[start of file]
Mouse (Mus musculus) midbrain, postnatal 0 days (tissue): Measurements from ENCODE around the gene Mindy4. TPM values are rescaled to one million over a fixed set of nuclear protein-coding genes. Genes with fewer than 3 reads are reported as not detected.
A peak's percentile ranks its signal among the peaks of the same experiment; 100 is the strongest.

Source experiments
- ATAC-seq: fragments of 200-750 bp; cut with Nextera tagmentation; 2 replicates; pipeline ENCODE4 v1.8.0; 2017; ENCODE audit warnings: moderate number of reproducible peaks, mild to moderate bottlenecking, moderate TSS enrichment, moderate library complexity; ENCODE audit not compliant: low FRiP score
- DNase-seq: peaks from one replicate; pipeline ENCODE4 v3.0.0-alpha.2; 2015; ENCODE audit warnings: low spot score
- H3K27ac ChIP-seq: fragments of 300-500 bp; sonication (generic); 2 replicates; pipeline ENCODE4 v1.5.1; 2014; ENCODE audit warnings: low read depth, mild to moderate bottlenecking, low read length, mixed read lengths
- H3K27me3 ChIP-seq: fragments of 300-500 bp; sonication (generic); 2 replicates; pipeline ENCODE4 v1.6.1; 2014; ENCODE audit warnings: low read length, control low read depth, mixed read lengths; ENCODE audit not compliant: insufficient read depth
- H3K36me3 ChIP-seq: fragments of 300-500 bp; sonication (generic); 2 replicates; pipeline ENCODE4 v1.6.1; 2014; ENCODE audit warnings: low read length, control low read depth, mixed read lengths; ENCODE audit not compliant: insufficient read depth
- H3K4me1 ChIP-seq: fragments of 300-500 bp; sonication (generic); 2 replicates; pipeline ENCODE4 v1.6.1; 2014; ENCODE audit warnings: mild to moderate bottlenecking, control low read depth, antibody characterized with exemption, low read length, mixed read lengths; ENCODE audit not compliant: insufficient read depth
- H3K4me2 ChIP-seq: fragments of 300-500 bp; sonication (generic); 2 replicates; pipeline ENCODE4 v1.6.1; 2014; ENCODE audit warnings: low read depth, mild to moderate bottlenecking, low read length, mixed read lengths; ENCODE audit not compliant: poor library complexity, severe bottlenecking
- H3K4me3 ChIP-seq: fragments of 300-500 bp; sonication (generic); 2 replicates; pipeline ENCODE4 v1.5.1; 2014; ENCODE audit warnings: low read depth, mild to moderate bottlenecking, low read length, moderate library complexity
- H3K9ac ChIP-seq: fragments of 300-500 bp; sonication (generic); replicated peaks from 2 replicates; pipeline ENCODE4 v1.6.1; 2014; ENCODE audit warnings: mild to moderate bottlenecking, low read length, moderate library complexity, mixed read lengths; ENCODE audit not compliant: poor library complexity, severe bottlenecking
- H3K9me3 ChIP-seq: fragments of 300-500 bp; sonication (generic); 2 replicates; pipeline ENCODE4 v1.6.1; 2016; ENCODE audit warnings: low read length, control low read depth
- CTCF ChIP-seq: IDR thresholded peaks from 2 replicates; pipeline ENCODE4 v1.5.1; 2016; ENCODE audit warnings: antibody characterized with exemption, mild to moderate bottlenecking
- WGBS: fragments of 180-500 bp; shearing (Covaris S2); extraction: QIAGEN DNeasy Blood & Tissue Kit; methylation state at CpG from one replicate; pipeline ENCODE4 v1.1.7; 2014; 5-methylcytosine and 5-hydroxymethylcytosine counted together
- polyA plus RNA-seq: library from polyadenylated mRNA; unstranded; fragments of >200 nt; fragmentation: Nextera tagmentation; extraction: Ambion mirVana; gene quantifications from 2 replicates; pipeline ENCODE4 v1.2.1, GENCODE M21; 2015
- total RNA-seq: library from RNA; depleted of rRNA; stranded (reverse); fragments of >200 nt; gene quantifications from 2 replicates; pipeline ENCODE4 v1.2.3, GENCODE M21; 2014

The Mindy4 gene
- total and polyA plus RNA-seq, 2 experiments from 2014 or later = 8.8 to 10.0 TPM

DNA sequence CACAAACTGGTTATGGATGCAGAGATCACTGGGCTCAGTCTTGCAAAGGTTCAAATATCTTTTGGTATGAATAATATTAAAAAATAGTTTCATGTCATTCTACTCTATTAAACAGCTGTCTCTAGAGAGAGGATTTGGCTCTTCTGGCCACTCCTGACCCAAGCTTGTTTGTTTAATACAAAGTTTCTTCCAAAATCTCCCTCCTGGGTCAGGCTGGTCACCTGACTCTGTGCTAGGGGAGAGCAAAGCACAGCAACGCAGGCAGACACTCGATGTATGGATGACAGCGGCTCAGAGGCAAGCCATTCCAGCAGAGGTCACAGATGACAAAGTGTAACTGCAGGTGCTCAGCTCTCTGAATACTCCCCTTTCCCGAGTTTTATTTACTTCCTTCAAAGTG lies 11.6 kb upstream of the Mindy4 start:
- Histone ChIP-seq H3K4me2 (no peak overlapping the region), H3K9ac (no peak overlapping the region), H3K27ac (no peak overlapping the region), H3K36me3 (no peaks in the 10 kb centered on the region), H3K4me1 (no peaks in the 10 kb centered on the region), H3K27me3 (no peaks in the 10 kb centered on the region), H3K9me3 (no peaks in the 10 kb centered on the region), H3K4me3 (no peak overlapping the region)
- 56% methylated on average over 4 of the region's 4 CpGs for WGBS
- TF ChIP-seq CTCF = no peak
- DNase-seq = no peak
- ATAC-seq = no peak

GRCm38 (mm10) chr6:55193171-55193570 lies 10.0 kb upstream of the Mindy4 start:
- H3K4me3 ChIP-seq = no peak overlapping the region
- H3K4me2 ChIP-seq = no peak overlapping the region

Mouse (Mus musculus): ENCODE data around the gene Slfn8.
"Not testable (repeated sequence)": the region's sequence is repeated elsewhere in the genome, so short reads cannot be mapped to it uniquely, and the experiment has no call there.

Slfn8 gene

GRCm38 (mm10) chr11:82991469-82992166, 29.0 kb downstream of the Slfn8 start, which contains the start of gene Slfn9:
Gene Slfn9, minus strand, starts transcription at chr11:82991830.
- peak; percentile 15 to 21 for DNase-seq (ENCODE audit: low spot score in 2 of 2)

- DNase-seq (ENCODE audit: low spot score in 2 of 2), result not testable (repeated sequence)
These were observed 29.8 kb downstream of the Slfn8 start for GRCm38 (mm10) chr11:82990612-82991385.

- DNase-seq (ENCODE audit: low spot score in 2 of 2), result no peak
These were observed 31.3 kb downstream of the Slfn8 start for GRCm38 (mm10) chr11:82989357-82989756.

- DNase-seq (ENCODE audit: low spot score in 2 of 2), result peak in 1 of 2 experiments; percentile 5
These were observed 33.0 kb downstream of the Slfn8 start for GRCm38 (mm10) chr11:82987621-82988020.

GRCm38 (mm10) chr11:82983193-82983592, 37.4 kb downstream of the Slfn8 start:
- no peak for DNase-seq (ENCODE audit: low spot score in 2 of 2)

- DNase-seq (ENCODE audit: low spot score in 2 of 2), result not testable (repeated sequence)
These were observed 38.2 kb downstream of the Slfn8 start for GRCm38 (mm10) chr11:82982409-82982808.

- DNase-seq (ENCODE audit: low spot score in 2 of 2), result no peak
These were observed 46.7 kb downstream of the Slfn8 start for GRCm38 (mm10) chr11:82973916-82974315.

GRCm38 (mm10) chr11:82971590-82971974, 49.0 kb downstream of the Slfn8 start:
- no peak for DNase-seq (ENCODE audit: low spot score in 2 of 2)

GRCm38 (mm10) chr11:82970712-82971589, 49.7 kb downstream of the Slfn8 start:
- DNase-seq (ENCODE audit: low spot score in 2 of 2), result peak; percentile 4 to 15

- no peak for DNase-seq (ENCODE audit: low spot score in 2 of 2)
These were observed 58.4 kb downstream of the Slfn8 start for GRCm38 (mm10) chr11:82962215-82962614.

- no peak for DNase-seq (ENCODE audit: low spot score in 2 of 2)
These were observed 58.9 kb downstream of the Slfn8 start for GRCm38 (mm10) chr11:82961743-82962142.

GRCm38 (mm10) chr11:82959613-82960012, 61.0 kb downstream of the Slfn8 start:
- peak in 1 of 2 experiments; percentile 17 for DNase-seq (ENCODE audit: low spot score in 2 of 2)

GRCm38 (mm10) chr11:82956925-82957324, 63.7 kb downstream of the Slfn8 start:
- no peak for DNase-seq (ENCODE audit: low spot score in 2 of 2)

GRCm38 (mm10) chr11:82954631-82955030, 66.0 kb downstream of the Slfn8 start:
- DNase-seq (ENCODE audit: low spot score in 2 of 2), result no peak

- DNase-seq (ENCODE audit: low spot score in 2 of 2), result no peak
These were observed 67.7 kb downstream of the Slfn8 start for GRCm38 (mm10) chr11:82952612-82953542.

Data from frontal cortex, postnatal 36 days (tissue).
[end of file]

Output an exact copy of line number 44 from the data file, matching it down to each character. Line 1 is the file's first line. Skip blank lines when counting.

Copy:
These were observed 38.2 kb downstream of the Slfn8 start for GRCm38 (mm10) chr11:82982409-82982808.